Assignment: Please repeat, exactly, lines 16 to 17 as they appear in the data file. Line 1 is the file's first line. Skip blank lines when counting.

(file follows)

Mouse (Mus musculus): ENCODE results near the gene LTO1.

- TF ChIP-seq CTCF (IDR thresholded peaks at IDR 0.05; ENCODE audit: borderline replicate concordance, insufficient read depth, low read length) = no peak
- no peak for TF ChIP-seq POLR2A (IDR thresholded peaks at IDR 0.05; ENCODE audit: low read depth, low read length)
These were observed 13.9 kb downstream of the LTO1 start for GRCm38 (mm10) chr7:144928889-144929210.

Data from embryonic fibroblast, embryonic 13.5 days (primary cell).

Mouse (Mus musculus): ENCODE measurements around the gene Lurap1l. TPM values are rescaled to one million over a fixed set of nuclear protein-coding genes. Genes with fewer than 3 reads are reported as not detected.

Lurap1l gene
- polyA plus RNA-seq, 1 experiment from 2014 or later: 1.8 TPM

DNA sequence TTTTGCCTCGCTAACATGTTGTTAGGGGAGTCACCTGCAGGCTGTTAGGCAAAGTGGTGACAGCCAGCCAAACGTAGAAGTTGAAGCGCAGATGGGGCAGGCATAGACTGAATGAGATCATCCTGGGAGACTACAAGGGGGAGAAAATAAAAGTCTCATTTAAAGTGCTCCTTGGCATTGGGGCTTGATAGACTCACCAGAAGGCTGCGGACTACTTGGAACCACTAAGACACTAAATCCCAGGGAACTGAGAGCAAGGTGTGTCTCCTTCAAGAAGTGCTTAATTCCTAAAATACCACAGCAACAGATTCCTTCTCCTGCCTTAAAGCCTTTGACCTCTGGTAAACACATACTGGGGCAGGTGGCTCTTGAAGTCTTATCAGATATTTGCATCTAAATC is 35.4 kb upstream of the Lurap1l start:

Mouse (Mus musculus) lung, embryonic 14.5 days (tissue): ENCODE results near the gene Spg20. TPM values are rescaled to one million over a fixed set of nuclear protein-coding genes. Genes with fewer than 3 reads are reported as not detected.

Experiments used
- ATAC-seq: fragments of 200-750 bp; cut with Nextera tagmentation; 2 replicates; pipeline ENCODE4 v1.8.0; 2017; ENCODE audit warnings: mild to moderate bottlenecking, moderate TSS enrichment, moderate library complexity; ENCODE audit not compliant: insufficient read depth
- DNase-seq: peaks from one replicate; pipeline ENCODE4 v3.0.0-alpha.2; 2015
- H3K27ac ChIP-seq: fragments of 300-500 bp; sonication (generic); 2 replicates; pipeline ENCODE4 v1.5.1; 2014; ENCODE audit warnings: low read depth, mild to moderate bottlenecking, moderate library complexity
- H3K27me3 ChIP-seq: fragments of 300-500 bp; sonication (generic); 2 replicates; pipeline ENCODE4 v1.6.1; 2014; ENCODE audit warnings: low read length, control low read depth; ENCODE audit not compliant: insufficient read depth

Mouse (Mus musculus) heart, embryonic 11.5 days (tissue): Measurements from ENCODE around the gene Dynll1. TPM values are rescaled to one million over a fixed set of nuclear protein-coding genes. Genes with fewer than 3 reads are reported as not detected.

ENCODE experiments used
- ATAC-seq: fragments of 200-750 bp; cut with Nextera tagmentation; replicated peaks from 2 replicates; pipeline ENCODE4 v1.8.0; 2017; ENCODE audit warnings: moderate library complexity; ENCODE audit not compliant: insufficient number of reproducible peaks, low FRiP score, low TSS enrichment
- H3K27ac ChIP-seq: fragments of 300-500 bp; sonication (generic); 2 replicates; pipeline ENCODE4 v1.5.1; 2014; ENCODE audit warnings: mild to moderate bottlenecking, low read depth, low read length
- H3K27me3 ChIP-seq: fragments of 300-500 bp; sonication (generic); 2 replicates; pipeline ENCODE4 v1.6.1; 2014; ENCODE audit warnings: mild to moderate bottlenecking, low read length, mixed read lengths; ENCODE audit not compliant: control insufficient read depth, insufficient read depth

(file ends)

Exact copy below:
Mouse (Mus musculus) heart, embryonic 11.5 days (tissue): Measurements from ENCODE around the gene Dynll1. TPM values are rescaled to one million over a fixed set of nuclear protein-coding genes. Genes with fewer than 3 reads are reported as not detected.

ENCODE experiments used